By Tim Reid
(Reuters) – Donald Trump is poised to win all of Nevada’s delegates in the state’s Republican presidential nominating caucuses Thursday, as he moves closer to becoming his party’s standard-bearer to the White House and a likely general election rematch with US president Joe Biden in November.
Former President Trump, the Republican front-runner in his party’s nomination race, is the only major candidate in the Nevada caucuses Thursday and is all but assured of winning the state’s 26 delegates to the nominating convention of the party in July.
The caucuses, organized by the Trump-friendly Nevada Republican Party, come two days after a state-run primary election that saw a humiliating defeat for Nikki HaleyTrump’s latest rival for the Republican presidential nomination.
Although she was the only major candidate in Tuesday’s Republican primary vote, Haley was still soundly defeated after tens of thousands of Trump supporters went to their ballots to mark “none of these candidates “, an option which received 63% of the votes against 30 for Haley. %.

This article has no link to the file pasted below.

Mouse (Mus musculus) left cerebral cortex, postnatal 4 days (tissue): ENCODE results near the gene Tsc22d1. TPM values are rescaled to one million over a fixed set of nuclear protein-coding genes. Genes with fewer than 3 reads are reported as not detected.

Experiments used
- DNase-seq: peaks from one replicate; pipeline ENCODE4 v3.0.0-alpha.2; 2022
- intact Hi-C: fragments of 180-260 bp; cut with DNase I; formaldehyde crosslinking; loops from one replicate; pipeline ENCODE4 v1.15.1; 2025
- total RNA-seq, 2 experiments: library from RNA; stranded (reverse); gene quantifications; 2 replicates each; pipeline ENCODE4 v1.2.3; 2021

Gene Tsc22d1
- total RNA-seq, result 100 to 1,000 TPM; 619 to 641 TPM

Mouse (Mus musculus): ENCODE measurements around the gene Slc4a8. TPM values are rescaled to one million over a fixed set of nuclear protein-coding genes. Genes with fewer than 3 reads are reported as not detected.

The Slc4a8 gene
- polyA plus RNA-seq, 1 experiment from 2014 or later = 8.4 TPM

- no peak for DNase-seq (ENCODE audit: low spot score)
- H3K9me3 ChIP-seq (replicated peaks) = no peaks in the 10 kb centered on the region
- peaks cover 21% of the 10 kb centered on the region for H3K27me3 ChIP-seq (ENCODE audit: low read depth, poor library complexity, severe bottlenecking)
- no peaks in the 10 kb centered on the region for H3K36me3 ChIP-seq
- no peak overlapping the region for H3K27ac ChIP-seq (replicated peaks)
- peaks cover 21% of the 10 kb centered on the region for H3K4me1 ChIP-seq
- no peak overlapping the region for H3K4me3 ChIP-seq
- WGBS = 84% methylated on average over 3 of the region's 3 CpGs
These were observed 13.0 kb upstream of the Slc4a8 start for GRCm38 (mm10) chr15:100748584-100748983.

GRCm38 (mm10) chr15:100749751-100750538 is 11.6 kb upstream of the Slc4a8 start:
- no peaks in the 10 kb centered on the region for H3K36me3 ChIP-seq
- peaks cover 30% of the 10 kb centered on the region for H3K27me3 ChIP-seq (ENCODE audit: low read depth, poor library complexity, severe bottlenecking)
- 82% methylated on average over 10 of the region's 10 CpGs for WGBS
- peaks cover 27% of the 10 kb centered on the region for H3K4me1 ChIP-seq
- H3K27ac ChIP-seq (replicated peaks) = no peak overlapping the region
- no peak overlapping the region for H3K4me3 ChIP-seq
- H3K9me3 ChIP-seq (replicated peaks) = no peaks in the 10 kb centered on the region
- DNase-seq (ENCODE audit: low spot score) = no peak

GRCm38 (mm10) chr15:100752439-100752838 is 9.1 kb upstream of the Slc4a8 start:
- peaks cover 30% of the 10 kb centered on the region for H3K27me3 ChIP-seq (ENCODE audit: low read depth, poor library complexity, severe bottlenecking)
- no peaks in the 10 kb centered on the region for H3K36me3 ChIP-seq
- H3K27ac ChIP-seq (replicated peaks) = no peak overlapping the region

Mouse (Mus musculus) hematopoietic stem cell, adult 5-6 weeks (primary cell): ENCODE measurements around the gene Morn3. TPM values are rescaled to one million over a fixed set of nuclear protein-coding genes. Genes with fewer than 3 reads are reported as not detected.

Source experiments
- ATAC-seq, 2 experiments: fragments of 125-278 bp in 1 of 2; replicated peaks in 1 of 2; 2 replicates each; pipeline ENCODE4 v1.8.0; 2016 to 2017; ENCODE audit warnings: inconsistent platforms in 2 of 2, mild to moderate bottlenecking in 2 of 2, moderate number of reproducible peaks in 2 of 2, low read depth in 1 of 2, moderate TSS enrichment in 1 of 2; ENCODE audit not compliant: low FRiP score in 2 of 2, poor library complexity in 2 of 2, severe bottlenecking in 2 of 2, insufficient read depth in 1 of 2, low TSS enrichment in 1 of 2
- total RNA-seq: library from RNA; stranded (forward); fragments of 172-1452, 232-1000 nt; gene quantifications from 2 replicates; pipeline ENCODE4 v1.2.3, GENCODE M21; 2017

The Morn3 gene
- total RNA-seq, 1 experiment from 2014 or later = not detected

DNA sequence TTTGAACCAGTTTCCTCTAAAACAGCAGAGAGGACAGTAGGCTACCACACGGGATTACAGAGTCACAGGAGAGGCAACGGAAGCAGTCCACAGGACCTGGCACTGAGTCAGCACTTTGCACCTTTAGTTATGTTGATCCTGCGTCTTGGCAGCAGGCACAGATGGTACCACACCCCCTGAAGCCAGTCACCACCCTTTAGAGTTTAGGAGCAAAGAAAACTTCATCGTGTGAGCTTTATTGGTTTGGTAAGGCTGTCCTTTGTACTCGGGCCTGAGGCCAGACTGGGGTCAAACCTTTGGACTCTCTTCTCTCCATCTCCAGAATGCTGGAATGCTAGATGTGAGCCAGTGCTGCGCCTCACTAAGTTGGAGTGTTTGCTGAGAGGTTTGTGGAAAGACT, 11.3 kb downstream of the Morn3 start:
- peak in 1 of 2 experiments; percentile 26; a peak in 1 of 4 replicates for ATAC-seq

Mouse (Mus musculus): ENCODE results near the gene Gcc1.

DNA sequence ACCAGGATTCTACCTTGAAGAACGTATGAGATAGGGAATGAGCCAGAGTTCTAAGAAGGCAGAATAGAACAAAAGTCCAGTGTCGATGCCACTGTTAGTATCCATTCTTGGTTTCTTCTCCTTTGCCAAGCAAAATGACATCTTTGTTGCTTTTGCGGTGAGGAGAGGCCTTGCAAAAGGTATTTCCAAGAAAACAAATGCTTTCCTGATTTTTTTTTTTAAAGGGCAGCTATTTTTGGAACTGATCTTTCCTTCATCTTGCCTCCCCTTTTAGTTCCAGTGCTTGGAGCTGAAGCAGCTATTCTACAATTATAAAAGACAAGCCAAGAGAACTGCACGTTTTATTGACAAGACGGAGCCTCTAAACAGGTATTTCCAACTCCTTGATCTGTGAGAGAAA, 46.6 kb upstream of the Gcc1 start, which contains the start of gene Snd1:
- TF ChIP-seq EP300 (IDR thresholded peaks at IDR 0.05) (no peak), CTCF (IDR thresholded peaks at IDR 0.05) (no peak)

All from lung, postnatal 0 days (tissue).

Trump is poised to win the Republican nomination after back-to-back victories in Iowa and New Hampshire last month.
Haley, a former UN ambassador, refuses to leave the nomination race, a decision that has infuriated Trump. Haley is committed to staying in the race and a possible last fight in her home state of South Carolina, which has a Feb. 24 primary election.
Haley has no clear path to the nomination and is far behind Trump in South Carolina, where she served as governor for six years, according to opinion polls.
Competing Republican runoffs in Nevada this week were the result of a conflict between the state’s Republican Party — led by Trump allies — and a 2021 state law that requires a primary to be held.
Presidential nominating caucuses are run by the state’s political parties, not the state, and the Nevada Republican Party has decided to stick with a caucus on Thursday. This was seen as more helpful to Trump due to…